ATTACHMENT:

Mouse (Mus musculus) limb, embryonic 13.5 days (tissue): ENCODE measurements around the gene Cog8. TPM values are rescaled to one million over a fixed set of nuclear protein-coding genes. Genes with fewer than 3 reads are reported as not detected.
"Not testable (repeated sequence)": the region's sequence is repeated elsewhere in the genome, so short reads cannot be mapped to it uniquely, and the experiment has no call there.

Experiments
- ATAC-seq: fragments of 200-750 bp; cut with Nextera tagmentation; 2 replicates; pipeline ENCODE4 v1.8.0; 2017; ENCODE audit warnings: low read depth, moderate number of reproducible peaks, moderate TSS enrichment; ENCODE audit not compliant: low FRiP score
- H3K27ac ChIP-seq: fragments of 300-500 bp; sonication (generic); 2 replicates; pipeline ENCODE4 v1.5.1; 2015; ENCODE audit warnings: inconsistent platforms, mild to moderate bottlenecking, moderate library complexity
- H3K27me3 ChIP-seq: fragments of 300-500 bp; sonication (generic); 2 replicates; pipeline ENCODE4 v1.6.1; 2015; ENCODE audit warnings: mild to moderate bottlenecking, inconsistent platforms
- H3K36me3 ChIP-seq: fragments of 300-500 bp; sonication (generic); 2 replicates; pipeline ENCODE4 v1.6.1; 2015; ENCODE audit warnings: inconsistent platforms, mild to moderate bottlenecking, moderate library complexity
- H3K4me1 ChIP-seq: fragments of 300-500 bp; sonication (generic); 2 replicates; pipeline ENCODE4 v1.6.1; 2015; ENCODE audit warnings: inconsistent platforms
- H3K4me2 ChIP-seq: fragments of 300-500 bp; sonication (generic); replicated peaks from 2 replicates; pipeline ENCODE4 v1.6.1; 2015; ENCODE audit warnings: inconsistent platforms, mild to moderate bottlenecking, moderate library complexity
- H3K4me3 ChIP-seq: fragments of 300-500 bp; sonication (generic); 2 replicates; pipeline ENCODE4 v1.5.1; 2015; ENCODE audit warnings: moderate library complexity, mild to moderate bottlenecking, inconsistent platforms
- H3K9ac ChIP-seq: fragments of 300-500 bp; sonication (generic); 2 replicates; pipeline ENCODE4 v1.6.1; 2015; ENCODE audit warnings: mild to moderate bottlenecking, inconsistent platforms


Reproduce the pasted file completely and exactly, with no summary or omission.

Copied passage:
Mouse (Mus musculus) limb, embryonic 13.5 days (tissue): ENCODE measurements around the gene Cog8. TPM values are rescaled to one million over a fixed set of nuclear protein-coding genes. Genes with fewer than 3 reads are reported as not detected.
"Not testable (repeated sequence)": the region's sequence is repeated elsewhere in the genome, so short reads cannot be mapped to it uniquely, and the experiment has no call there.

Experiments
- ATAC-seq: fragments of 200-750 bp; cut with Nextera tagmentation; 2 replicates; pipeline ENCODE4 v1.8.0; 2017; ENCODE audit warnings: low read depth, moderate number of reproducible peaks, moderate TSS enrichment; ENCODE audit not compliant: low FRiP score
- H3K27ac ChIP-seq: fragments of 300-500 bp; sonication (generic); 2 replicates; pipeline ENCODE4 v1.5.1; 2015; ENCODE audit warnings: inconsistent platforms, mild to moderate bottlenecking, moderate library complexity
- H3K27me3 ChIP-seq: fragments of 300-500 bp; sonication (generic); 2 replicates; pipeline ENCODE4 v1.6.1; 2015; ENCODE audit warnings: mild to moderate bottlenecking, inconsistent platforms
- H3K36me3 ChIP-seq: fragments of 300-500 bp; sonication (generic); 2 replicates; pipeline ENCODE4 v1.6.1; 2015; ENCODE audit warnings: inconsistent platforms, mild to moderate bottlenecking, moderate library complexity
- H3K4me1 ChIP-seq: fragments of 300-500 bp; sonication (generic); 2 replicates; pipeline ENCODE4 v1.6.1; 2015; ENCODE audit warnings: inconsistent platforms
- H3K4me2 ChIP-seq: fragments of 300-500 bp; sonication (generic); replicated peaks from 2 replicates; pipeline ENCODE4 v1.6.1; 2015; ENCODE audit warnings: inconsistent platforms, mild to moderate bottlenecking, moderate library complexity
- H3K4me3 ChIP-seq: fragments of 300-500 bp; sonication (generic); 2 replicates; pipeline ENCODE4 v1.5.1; 2015; ENCODE audit warnings: moderate library complexity, mild to moderate bottlenecking, inconsistent platforms
- H3K9ac ChIP-seq: fragments of 300-500 bp; sonication (generic); 2 replicates; pipeline ENCODE4 v1.6.1; 2015; ENCODE audit warnings: mild to moderate bottlenecking, inconsistent platforms